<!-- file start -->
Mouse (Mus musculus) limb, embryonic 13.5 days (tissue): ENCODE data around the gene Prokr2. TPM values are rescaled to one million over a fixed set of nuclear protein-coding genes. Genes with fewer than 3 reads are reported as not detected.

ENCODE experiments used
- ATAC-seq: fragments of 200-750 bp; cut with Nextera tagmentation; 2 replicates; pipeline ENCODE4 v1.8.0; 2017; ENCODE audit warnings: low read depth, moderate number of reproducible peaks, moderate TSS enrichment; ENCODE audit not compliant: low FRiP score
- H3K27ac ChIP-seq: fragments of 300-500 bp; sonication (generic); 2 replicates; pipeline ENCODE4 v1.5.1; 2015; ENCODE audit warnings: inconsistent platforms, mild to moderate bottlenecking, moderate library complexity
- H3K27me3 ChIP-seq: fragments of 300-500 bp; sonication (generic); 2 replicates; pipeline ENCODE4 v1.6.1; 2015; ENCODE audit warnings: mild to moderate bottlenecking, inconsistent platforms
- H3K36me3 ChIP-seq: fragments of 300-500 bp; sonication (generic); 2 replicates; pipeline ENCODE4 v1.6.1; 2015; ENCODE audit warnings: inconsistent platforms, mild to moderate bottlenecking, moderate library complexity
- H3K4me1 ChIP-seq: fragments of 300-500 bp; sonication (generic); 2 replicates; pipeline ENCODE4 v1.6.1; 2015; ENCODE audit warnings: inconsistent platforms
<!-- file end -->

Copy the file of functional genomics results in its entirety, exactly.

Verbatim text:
Mouse (Mus musculus) limb, embryonic 13.5 days (tissue): ENCODE data around the gene Prokr2. TPM values are rescaled to one million over a fixed set of nuclear protein-coding genes. Genes with fewer than 3 reads are reported as not detected.

ENCODE experiments used
- ATAC-seq: fragments of 200-750 bp; cut with Nextera tagmentation; 2 replicates; pipeline ENCODE4 v1.8.0; 2017; ENCODE audit warnings: low read depth, moderate number of reproducible peaks, moderate TSS enrichment; ENCODE audit not compliant: low FRiP score
- H3K27ac ChIP-seq: fragments of 300-500 bp; sonication (generic); 2 replicates; pipeline ENCODE4 v1.5.1; 2015; ENCODE audit warnings: inconsistent platforms, mild to moderate bottlenecking, moderate library complexity
- H3K27me3 ChIP-seq: fragments of 300-500 bp; sonication (generic); 2 replicates; pipeline ENCODE4 v1.6.1; 2015; ENCODE audit warnings: mild to moderate bottlenecking, inconsistent platforms
- H3K36me3 ChIP-seq: fragments of 300-500 bp; sonication (generic); 2 replicates; pipeline ENCODE4 v1.6.1; 2015; ENCODE audit warnings: inconsistent platforms, mild to moderate bottlenecking, moderate library complexity
- H3K4me1 ChIP-seq: fragments of 300-500 bp; sonication (generic); 2 replicates; pipeline ENCODE4 v1.6.1; 2015; ENCODE audit warnings: inconsistent platforms